It was such a stellar night. And I admit, the part of me that can still dream, that still holds on to goals that I set for myself when I was oh so young, goals that I see falling away unaccomplished now, well, that part of me thought, Maybe he’ll read the book, love it, show it to his agent who will pitch it to a streaming channel, and it will be made into a series, with Richard Thomas playing my version of God.

I told you it was silly.

But I dreamed. And then the months went by. I didn’t hear a word. For all I know, my book was set down in his hotel room and forgotten. And so I became sad. It’s been a year of realizing that dreams are fading away. That time is running out. And it just added sad onto a sad I was already feeling. I’ve been told I’ve accomplished a lot – 14 books and counting, and AllWriters’ – and I will acknowledge that I have. But the big dream is still far, far away. And slipping beyond the horizon.

But then this week, after watching the Barbie movie, a post appeared on a Facebook page that claimed to be owned by Richard Thomas. It shared an article about Ann Roth, who played an old woman on a bench in the movie. She is a legendary (though she doesn’t want to be called that) costume designer. I answered the post, saying that it was one of the most moving parts.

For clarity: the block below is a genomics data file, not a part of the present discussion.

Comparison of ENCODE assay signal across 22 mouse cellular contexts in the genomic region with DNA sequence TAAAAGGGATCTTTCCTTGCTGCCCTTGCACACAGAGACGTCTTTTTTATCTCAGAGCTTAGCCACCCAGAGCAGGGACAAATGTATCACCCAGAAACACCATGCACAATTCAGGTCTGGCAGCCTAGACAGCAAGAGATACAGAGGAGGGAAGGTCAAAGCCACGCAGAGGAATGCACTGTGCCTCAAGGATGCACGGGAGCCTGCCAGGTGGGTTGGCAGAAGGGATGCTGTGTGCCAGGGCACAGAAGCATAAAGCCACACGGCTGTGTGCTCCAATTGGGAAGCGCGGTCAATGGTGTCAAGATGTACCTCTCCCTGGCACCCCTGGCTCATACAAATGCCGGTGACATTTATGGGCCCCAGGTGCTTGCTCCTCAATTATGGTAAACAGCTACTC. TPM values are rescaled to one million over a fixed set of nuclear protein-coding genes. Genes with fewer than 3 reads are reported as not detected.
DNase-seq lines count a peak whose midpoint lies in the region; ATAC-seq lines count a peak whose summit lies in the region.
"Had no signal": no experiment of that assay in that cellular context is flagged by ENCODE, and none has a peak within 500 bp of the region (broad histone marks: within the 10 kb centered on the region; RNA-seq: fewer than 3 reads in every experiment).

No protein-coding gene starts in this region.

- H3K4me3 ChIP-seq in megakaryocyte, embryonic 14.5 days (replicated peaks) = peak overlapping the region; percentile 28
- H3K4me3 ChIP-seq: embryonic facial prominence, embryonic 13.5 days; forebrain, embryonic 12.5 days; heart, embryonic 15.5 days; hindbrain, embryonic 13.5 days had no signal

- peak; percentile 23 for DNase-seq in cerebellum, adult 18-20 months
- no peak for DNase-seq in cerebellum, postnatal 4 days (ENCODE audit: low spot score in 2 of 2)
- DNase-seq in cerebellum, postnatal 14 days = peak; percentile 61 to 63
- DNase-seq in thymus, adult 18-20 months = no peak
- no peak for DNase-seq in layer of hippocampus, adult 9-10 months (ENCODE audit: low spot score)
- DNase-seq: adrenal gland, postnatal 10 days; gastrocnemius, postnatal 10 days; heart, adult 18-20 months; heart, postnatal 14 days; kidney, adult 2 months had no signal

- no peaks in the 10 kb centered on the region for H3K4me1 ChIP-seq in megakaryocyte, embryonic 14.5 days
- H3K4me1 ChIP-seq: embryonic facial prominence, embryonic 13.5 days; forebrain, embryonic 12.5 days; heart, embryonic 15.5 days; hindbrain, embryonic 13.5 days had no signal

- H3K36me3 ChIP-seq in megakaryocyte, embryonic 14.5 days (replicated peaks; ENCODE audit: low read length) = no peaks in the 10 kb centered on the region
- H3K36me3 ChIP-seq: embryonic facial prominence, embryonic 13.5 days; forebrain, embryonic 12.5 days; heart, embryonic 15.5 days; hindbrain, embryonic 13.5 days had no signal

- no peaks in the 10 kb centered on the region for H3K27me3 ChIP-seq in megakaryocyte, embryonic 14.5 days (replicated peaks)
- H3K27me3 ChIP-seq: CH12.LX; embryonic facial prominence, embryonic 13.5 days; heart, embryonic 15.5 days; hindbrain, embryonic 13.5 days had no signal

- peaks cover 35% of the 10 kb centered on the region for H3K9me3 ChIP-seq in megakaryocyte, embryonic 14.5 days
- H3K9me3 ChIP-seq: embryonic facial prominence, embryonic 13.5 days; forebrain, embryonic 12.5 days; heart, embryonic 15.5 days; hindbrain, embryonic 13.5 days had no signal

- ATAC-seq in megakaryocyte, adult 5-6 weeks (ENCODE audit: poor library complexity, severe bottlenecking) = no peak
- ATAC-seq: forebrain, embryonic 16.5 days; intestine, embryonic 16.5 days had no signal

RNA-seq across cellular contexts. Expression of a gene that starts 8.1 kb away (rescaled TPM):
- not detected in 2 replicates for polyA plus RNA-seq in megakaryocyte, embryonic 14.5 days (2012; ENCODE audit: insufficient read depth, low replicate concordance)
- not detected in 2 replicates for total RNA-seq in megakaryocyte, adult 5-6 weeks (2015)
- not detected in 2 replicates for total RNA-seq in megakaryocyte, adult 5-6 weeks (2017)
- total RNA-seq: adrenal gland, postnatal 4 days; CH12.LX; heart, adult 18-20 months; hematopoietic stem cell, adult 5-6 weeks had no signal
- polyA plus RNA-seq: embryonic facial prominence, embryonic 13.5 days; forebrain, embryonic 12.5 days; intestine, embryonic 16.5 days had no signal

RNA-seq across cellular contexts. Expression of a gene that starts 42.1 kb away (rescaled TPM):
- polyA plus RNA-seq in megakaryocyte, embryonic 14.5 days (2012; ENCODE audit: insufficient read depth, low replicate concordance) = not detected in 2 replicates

And about 20 minutes later, I received a private message on Facebook from Richard Thomas. He thanked me for my post, said he hoped I was doing well. I reminded him that he’d met me and when, and he said, “Oh, of course, Giorgio!” Then he said he had to go, but if I wanted to talk further, I could see him on Google Chat, which he said was more private and protected, which was important to him because of who he was.

Now I’m not gullible. Really, I’m not. But I went to Google Chat. He’d left a message for me. But he kept calling me Giorgio. I reminded him that this was my last name. And then he said other things that didn’t make sense.

I went back to the Facebook page. Under the “About” section, I looked at “Transparency”. And discovered that the page administrator is from Nigeria.

I shut down all communication. I tried to contact Facebook about it, but if you report that someone is faking being a celebrity, you are supposed to say who, and click on the correct page for the celebrity. Richard Thomas does not have a Facebook page. So I couldn’t click on Submit and report it.

I felt so betrayed.